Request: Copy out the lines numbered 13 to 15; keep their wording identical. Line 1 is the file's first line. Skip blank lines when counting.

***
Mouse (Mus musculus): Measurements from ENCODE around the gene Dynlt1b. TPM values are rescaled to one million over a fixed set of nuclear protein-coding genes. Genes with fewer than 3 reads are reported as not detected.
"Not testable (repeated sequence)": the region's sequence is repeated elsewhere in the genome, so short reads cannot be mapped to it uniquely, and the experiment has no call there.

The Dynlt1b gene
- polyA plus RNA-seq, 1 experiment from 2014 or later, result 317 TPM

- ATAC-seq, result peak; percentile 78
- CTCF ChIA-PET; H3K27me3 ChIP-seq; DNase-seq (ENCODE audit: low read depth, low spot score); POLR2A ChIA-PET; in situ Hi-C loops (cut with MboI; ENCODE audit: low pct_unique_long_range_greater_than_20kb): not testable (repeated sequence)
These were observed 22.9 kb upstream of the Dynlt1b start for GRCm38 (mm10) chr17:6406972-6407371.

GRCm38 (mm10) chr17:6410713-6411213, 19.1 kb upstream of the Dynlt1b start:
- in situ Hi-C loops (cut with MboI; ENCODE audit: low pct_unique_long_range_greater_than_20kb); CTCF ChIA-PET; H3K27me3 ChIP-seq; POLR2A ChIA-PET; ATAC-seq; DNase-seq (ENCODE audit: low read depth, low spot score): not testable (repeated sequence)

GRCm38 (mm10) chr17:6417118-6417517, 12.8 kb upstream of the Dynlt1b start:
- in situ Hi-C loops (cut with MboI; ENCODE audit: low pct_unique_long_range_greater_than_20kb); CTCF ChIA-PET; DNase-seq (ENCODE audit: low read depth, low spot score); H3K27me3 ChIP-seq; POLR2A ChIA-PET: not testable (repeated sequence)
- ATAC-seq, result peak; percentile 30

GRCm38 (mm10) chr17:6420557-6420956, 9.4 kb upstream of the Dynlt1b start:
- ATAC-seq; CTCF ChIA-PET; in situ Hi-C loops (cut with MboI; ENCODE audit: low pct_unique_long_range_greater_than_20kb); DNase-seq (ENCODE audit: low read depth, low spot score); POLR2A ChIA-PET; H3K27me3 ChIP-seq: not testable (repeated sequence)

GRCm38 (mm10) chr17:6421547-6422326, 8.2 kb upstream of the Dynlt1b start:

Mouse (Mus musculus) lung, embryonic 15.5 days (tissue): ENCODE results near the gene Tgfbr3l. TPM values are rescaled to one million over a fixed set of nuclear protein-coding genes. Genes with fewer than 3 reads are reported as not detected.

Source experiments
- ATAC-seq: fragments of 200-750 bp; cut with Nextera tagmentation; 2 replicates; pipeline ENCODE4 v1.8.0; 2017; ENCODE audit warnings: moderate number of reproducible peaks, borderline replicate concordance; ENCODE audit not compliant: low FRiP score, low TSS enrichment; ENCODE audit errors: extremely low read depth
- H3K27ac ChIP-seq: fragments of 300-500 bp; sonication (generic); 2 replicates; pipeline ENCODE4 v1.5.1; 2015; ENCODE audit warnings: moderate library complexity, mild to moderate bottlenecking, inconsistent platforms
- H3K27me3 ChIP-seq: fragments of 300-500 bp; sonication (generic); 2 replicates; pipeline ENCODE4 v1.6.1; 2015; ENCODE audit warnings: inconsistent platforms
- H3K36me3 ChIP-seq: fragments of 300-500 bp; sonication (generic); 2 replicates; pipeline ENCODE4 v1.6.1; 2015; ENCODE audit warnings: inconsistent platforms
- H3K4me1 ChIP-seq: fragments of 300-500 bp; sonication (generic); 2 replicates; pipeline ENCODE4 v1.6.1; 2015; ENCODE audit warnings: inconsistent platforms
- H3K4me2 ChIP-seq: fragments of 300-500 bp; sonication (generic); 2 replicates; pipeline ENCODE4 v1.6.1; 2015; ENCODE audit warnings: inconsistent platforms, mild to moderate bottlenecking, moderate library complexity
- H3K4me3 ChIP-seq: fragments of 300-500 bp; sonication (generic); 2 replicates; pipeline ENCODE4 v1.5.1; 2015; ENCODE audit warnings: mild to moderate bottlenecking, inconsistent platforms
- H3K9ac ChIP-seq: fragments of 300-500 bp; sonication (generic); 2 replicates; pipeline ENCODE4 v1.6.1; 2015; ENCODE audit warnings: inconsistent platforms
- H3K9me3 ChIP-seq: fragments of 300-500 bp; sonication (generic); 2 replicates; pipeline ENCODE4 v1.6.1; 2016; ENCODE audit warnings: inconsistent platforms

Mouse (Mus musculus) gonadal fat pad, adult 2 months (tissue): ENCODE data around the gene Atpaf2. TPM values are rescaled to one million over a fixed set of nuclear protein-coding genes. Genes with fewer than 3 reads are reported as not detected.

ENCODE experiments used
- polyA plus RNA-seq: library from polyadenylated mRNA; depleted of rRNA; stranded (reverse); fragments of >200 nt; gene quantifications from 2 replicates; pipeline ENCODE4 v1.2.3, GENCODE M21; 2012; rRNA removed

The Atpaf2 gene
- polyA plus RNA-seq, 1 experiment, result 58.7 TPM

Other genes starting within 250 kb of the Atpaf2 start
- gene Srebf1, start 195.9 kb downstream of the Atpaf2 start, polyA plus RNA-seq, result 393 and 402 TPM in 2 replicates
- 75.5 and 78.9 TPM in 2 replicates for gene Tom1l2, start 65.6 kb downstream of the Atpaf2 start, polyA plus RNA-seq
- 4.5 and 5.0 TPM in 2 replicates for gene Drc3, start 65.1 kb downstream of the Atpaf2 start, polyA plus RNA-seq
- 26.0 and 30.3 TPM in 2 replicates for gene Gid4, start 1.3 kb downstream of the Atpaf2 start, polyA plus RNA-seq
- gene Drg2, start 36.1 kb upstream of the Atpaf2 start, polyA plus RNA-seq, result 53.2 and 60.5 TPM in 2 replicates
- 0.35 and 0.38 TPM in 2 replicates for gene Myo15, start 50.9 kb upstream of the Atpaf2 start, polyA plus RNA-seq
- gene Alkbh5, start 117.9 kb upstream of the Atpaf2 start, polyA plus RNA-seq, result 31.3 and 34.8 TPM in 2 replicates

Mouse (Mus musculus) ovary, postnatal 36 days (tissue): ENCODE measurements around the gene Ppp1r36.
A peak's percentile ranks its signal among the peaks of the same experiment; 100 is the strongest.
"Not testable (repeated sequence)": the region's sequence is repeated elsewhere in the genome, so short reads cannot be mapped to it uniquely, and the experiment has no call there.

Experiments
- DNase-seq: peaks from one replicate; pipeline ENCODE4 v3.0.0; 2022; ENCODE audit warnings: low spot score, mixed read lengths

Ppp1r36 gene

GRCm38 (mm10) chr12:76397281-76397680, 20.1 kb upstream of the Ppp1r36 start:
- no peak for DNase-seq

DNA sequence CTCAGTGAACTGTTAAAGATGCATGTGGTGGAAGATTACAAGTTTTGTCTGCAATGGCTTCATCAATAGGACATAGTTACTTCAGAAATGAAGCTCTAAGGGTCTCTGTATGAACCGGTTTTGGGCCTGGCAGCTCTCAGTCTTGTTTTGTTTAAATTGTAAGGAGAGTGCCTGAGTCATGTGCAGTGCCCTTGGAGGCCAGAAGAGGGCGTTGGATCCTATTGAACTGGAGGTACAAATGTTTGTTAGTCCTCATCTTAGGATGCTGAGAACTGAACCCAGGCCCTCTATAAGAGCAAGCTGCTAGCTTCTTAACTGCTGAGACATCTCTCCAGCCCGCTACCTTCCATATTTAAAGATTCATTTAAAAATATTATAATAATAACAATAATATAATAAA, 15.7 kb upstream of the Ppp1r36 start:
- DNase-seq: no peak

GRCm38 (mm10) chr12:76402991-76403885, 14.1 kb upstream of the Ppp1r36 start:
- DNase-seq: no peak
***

GRCm38 (mm10) chr17:6420557-6420956, 9.4 kb upstream of the Dynlt1b start:
- ATAC-seq; CTCF ChIA-PET; in situ Hi-C loops (cut with MboI; ENCODE audit: low pct_unique_long_range_greater_than_20kb); DNase-seq (ENCODE audit: low read depth, low spot score); POLR2A ChIA-PET; H3K27me3 ChIP-seq: not testable (repeated sequence)

GRCm38 (mm10) chr17:6421547-6422326, 8.2 kb upstream of the Dynlt1b start: